It’s a bright, summerlike afternoon, and more than a hundred cars are idling in a lot near Terminal A at Reagan National Airport. Just two years ago, this was another parking lot. Now it is where drivers for Uber, Lyft, Via and other ride-booking services huddle until they are summoned by smartphone.
Each time a driver leaves the lot and heads to the terminal, that’s another $4 for the agency that manages the airport. It might not seem like much, but multiplied over the course of a day, a month and a year, it adds up to millions.
The arrival of the ride-booking services was cheered by travelers, but the companies have also proved good news for airport executives here and across the country. After a rocky start, Uber, Lyft and other transportation networking companies (TNCs) — have formal agreements in place at more than 100 U.S. airports. And it seems, for now, that both sides are benefiting.
“We work collaboratively with airports around the country to ensure that travelers can rely on Lyft for a safe, reliable and affordable ride on-demand,” Bakari Brock, the company’s senior director for business operations, said via email. “By working closely with airport officials, we’re able to create the best experience possible for both drivers and passengers.”
At National and Dulles International Airport, these services have quickly become one of the fastest-growing sources of revenue. In 2016, the airports made more than $14.5 million from ride-booking service fees. At Los Angeles International Airport, officials estimate the app-based services have brought in more $40 million since they began operating in 2015.
“Ground transportation [at airports] has changed,” said Carter Morris, executive vice president for AAAE Services at the American Association of Airport Executives.
The sheer number of airport trips now handled by ride-booking services is staggering. At the Los Angeles airport, TNCs have given more than 10.5 million rides since December 2015. In Washington, officials estimate that ride-booking services account for an average of 14,800 trips a day to and from National and Dulles. The services have not eclipsed taxis at the Washington-area airports as they have at others around the country, however.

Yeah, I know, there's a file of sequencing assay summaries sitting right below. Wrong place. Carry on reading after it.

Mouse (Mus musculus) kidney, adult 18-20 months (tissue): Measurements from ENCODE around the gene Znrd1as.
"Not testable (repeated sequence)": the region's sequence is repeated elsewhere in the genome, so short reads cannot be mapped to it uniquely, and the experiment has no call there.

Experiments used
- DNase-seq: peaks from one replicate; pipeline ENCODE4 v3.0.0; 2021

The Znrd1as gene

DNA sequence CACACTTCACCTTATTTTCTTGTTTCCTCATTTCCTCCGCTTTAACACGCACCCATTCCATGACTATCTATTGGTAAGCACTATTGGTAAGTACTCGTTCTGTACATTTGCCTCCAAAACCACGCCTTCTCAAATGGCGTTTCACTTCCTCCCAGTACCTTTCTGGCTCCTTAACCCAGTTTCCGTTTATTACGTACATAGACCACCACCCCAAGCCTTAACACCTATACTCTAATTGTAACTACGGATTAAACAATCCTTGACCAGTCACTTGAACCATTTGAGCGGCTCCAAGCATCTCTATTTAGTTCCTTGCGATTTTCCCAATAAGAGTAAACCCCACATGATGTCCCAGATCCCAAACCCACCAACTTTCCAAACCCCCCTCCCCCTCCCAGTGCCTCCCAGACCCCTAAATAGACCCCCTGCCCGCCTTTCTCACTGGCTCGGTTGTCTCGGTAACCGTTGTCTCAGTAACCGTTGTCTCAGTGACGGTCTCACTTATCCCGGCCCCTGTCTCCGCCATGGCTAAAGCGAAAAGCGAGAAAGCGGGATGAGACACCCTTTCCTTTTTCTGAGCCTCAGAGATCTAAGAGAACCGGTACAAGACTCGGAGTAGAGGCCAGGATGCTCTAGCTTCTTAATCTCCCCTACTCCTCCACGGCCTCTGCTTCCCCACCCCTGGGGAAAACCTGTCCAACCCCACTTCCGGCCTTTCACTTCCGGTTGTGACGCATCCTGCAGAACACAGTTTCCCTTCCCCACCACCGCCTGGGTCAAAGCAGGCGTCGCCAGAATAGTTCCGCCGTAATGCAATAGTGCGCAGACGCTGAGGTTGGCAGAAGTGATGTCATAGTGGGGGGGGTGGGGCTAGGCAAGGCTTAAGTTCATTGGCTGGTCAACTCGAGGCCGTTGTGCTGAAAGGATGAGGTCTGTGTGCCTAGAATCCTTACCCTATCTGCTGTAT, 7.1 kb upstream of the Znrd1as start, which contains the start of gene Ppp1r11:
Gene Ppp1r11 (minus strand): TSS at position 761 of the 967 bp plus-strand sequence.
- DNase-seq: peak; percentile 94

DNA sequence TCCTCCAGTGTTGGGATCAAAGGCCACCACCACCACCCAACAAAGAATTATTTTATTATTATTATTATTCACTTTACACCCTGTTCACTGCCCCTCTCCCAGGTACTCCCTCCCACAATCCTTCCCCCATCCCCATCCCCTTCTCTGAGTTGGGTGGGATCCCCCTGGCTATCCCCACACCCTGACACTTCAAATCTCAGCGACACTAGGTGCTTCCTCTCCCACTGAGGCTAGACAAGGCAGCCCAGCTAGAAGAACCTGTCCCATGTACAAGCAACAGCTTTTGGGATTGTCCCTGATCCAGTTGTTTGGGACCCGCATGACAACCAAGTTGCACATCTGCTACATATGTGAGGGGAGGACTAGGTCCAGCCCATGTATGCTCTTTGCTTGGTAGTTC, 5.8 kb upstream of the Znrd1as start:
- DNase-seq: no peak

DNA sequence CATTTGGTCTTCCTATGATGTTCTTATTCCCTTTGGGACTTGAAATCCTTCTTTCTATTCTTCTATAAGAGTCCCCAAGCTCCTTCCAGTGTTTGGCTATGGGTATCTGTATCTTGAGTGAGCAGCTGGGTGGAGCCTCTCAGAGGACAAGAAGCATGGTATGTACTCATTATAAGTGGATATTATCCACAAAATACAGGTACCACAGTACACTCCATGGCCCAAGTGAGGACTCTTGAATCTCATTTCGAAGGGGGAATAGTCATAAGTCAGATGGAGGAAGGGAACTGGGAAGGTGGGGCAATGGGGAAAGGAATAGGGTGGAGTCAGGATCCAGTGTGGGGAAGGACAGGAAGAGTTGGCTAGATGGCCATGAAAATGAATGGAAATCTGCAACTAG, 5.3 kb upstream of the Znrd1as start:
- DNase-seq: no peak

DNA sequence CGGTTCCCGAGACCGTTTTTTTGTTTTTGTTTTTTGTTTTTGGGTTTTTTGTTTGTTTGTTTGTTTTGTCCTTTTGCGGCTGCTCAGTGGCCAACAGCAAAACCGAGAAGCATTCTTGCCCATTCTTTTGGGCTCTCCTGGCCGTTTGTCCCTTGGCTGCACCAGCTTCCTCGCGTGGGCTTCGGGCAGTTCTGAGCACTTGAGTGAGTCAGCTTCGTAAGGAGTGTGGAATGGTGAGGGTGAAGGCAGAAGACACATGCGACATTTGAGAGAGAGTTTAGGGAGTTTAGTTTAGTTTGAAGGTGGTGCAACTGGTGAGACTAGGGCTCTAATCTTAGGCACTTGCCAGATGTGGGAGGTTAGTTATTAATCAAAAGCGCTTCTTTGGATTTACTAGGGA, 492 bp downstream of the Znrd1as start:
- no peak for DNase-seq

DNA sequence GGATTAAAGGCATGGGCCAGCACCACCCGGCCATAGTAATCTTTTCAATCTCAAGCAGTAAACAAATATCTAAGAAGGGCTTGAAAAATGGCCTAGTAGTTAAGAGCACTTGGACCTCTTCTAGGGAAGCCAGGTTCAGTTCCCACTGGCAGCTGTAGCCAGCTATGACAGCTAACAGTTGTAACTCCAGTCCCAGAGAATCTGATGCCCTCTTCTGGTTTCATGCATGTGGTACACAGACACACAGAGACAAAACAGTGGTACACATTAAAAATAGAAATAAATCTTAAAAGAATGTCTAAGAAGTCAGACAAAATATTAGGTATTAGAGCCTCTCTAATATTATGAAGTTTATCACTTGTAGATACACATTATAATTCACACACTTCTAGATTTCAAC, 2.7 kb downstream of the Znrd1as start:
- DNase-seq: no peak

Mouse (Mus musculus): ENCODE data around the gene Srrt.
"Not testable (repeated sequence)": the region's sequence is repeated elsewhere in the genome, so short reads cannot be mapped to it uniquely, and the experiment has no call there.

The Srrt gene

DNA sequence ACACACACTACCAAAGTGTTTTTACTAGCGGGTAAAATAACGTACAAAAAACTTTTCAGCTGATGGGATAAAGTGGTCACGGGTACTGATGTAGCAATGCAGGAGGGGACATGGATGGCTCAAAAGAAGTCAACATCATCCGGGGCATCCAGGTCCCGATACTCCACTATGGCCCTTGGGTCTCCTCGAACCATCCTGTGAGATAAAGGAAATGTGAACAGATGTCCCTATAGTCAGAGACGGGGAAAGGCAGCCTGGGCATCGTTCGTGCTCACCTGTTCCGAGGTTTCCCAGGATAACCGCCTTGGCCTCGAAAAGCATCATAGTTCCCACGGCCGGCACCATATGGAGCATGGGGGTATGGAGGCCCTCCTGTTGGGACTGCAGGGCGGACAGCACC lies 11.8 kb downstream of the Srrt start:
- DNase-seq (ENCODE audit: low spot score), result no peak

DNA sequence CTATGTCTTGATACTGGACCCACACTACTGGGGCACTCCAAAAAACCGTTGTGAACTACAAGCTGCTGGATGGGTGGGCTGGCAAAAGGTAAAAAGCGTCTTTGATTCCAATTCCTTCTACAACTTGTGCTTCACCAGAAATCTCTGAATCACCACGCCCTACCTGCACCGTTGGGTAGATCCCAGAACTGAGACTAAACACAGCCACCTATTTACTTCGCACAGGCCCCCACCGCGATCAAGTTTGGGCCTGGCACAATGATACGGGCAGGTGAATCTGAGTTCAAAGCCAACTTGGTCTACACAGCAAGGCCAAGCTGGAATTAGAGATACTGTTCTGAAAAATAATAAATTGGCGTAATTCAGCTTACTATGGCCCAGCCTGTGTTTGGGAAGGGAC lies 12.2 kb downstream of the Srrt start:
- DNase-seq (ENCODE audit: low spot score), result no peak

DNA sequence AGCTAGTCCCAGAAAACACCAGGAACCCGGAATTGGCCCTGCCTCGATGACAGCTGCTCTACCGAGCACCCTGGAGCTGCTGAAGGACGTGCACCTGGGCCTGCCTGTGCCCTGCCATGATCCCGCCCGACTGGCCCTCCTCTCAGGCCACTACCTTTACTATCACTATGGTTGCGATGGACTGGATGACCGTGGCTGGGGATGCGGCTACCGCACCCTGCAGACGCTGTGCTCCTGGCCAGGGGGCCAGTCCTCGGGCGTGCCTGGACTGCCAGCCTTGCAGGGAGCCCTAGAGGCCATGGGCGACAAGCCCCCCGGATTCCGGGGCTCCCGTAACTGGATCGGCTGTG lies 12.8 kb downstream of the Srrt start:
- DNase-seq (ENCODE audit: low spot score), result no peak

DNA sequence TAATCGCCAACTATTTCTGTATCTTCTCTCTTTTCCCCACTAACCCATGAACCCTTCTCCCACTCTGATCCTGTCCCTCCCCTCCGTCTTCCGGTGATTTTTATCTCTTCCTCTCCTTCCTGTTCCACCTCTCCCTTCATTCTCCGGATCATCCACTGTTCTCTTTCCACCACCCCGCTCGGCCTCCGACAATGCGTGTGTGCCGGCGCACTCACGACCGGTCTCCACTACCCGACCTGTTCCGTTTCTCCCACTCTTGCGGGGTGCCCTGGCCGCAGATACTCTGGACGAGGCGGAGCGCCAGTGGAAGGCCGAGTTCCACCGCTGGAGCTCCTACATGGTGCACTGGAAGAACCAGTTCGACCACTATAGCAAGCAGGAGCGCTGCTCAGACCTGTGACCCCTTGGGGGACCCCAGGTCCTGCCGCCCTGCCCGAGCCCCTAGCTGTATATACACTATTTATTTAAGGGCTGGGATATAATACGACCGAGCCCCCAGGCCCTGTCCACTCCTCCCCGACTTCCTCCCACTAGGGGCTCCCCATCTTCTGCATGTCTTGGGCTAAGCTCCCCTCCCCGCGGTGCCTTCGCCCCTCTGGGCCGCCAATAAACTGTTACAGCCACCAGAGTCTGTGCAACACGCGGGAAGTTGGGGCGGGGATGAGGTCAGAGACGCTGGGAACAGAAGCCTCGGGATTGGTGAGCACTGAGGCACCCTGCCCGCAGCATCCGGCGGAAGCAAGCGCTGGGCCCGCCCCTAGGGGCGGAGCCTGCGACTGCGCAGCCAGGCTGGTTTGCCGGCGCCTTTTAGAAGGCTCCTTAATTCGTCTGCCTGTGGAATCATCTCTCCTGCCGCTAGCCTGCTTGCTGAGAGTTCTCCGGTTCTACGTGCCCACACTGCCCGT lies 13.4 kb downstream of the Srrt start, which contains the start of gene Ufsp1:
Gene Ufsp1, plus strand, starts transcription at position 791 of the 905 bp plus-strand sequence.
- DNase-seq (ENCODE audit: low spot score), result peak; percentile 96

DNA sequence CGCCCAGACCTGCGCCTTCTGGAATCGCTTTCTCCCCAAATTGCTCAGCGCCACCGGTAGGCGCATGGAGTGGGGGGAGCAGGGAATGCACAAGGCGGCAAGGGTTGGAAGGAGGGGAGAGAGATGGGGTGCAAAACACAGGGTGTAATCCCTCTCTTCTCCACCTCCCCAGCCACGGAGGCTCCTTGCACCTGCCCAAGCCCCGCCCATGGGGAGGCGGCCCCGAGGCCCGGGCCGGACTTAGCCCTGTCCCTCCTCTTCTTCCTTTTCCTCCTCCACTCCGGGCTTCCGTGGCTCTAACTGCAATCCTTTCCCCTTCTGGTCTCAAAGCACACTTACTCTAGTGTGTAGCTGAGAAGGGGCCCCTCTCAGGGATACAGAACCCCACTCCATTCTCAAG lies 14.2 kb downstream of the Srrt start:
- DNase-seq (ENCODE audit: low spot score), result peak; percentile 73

TNCs “have become the largest segment of our ground transportation picture and the most popular form of commercial transportation,” said Doug Yakel, spokesman for San Francisco International. In July, for example, travelers made 300,000 airport trips using TNCs vs. 100,000 via taxi, he said.
At Boston’s Logan International Airport, which only recently allowed TNCs to pick up passengers, the services also are becoming serious players. A recent report found that ride-booking companies are quickly catching up to taxis. According to a recent report on the arrangement, in the six months since the airport began allowing TNCs to pick up passengers, their share of the market has grown to just over 18 percent.
Airport revenue has traditionally come from two sources: services provided to airlines, such as leases, landing fees, fuel and other aviation-related services — and non-aeronautical revenue, including rental car leases, shops, food and beverage sales, and now TNCs. In recent years, airports have sought to increase this share of their income as a hedge against the volatility of the airline business.